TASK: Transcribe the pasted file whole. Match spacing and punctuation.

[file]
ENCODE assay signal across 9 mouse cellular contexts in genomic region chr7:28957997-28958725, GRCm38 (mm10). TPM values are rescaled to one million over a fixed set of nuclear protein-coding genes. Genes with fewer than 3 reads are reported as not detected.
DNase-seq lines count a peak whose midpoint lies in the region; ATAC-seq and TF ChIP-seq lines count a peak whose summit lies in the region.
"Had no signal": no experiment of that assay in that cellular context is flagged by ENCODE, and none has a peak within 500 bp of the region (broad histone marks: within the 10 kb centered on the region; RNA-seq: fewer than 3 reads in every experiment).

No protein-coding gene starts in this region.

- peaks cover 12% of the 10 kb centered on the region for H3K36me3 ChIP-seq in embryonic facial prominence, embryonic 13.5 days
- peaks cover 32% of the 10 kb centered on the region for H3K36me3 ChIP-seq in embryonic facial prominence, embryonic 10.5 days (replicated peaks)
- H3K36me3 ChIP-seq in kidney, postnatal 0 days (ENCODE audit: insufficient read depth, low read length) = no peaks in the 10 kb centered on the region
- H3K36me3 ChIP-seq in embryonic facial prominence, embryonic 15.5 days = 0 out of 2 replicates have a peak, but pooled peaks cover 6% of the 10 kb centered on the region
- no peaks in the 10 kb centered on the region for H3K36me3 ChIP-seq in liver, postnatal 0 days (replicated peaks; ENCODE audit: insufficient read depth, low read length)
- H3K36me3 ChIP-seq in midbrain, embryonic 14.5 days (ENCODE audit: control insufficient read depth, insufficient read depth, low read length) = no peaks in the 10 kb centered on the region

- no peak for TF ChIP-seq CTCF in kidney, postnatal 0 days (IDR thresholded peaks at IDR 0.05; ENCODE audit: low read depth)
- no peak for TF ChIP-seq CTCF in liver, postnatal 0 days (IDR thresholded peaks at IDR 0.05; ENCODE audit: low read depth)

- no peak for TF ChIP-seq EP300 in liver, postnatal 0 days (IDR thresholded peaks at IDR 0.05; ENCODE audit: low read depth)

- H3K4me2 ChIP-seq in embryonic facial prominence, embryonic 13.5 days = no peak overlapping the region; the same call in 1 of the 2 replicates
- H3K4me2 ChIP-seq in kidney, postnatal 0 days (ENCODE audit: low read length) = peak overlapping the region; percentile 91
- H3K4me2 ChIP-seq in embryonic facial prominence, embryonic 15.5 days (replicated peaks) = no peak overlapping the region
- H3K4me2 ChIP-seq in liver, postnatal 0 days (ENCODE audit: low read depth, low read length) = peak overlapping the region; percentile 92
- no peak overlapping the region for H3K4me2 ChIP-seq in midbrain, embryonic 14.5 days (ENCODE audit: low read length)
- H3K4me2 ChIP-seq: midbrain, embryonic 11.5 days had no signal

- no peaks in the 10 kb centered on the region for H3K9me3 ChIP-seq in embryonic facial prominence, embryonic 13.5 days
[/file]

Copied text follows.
ENCODE assay signal across 9 mouse cellular contexts in genomic region chr7:28957997-28958725, GRCm38 (mm10). TPM values are rescaled to one million over a fixed set of nuclear protein-coding genes. Genes with fewer than 3 reads are reported as not detected.
DNase-seq lines count a peak whose midpoint lies in the region; ATAC-seq and TF ChIP-seq lines count a peak whose summit lies in the region.
"Had no signal": no experiment of that assay in that cellular context is flagged by ENCODE, and none has a peak within 500 bp of the region (broad histone marks: within the 10 kb centered on the region; RNA-seq: fewer than 3 reads in every experiment).

No protein-coding gene starts in this region.

- peaks cover 12% of the 10 kb centered on the region for H3K36me3 ChIP-seq in embryonic facial prominence, embryonic 13.5 days
- peaks cover 32% of the 10 kb centered on the region for H3K36me3 ChIP-seq in embryonic facial prominence, embryonic 10.5 days (replicated peaks)
- H3K36me3 ChIP-seq in kidney, postnatal 0 days (ENCODE audit: insufficient read depth, low read length) = no peaks in the 10 kb centered on the region
- H3K36me3 ChIP-seq in embryonic facial prominence, embryonic 15.5 days = 0 out of 2 replicates have a peak, but pooled peaks cover 6% of the 10 kb centered on the region
- no peaks in the 10 kb centered on the region for H3K36me3 ChIP-seq in liver, postnatal 0 days (replicated peaks; ENCODE audit: insufficient read depth, low read length)
- H3K36me3 ChIP-seq in midbrain, embryonic 14.5 days (ENCODE audit: control insufficient read depth, insufficient read depth, low read length) = no peaks in the 10 kb centered on the region

- no peak for TF ChIP-seq CTCF in kidney, postnatal 0 days (IDR thresholded peaks at IDR 0.05; ENCODE audit: low read depth)
- no peak for TF ChIP-seq CTCF in liver, postnatal 0 days (IDR thresholded peaks at IDR 0.05; ENCODE audit: low read depth)

- no peak for TF ChIP-seq EP300 in liver, postnatal 0 days (IDR thresholded peaks at IDR 0.05; ENCODE audit: low read depth)

- H3K4me2 ChIP-seq in embryonic facial prominence, embryonic 13.5 days = no peak overlapping the region; the same call in 1 of the 2 replicates
- H3K4me2 ChIP-seq in kidney, postnatal 0 days (ENCODE audit: low read length) = peak overlapping the region; percentile 91
- H3K4me2 ChIP-seq in embryonic facial prominence, embryonic 15.5 days (replicated peaks) = no peak overlapping the region
- H3K4me2 ChIP-seq in liver, postnatal 0 days (ENCODE audit: low read depth, low read length) = peak overlapping the region; percentile 92
- no peak overlapping the region for H3K4me2 ChIP-seq in midbrain, embryonic 14.5 days (ENCODE audit: low read length)
- H3K4me2 ChIP-seq: midbrain, embryonic 11.5 days had no signal

- no peaks in the 10 kb centered on the region for H3K9me3 ChIP-seq in embryonic facial prominence, embryonic 13.5 days